Cyber-attacks on businesses – which are the most frequent?
Small firms in the UK suffer close to 10,000 cyber-attacks daily, according to research from the Federation of Small Businesses (FSB), with the average cost of an individual attack put at £1,300. The issue of cybercrime is sometimes overlooked by business owners who fail to prepare a backup solution or wrongly believe they are protected.
The threat is evolving rapidly – so if it’s not already, cybersecurity should be a top priority for your business. Here are some of the most frequent attacks found in the UK and how to protect against them.
Distributed Denial of Service (DDoS)
A DDoS attack involves bombarding a website or server with artificial traffic to the point where it can’t handle it, resulting in long delays for users or a server completely failing. Sometimes a denial-of-service attack can act as a diversion – hackers don’t actually get any benefit from the attack itself but carry it out to create chaos so they can break into the organisation’s network whilst it focuses on restoring its website.
One of the most important things you can do to protect yourself against a denial-of-service is to secure your network with advanced systems – firewalls, anti-spam and content filtering together – will enable consistent defence and allow little outside traffic. Using a managed IT service can provide constant monitoring of website traffic, alerts for unusual website activity and awareness of the latest DDoS tactics.
Phishing – a term meaning to ‘fish’ for passwords and financial data – involves scammers posing as a trustworthy business or service such as a bank in order to gain sensitive information from victims.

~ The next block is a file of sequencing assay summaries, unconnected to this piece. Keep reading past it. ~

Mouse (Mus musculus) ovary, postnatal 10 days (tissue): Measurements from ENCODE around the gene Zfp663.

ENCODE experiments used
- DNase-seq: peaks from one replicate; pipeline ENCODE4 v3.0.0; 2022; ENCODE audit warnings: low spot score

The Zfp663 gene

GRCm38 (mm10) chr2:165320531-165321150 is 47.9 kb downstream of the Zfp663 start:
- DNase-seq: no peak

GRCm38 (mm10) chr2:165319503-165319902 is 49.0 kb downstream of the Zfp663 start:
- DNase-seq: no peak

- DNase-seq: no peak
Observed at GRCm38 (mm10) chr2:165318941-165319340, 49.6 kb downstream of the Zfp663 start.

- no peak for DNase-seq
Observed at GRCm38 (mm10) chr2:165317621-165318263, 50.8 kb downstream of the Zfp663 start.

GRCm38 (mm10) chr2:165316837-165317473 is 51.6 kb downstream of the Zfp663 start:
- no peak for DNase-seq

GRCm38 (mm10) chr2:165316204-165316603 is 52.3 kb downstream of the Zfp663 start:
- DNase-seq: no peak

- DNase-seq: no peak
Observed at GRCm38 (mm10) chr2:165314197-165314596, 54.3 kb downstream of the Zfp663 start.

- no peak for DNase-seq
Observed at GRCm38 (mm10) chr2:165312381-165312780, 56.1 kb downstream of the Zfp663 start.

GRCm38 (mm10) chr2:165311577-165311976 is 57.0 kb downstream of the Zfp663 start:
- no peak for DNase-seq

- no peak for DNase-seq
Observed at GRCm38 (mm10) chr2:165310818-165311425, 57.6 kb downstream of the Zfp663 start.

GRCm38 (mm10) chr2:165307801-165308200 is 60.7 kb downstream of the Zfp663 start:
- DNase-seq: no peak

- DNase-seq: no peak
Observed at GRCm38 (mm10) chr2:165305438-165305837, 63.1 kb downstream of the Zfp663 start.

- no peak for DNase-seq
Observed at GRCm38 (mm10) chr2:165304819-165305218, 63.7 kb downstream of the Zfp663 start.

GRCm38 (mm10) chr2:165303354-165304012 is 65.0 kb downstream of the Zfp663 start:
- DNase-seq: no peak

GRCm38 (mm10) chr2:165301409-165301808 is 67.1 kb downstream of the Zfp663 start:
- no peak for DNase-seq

Spear Phishing is a little more complex and harder to spot. Just like Phishing, emails and messages will look completely convincing, but Spear Phishing is targeted. Attackers will take the time to create messages that are personal and relevant, often falsifying an email to make it appear as if it is coming from someone you know. They’ll even clone websites to fool you into entering personal information such as login credentials.
If you do receive a suspicious email, don’t respond, and take immediate action. Your IT team should run anti-virus software on the device, change all passwords for accounts that use the password captured by the hacker and contact the company or person that was impersonated. To prevent Spear Phishing, be suspicious of unexpected emails, keep spam filters turned on and check them regularly.
Man In The Middle (MITM)
You might not have heard of the name – but Man In The Middle or MITM attacks are very common and you may have even experienced it. It’s a type of attack that occurs when a cybercriminal disrupts communication between people or systems. An attacker could impersonate two users – using both to manipulate each other and gain access to their data. The users are unaware that they are communicating with a cybercriminal and not each other.
There are some simple things you can do to protect your business and its employees, such as HTTPS using browser plugs, to secure logins and online transactions, create separate Wi-Fi networks for guests, internal use and business data transfer, not allowing employees to use public networks for confidential work and asking your IT provider to install an Intrusion Detection System (IDS).
During a drive-by attack a cyber-criminal will target you through your internet browser. They will directly attack your computer, installing some form of malware as soon as you land on an infected site. It can even occur if you visit a legitimate website that has been compromised by hackers – or they may redirect you to a malicious site.
To protect yourself from this kind of attack, keep browsers and operating systems up to date and don’t keep too many unnecessary apps and plug-ins – this leaves you more vulnerable, for attackers to exploit through different means. Stick to sites you would normally use but be aware that popular websites may fall victim to drive-by attacks.
It’s important to keep up to date on the latest and most common attack methods and learn how your business can remain protected. A disaster recovery plan is the next step in data protection and one every business should have. This could save you downtime, the threat of a data breach and a loss of revenue.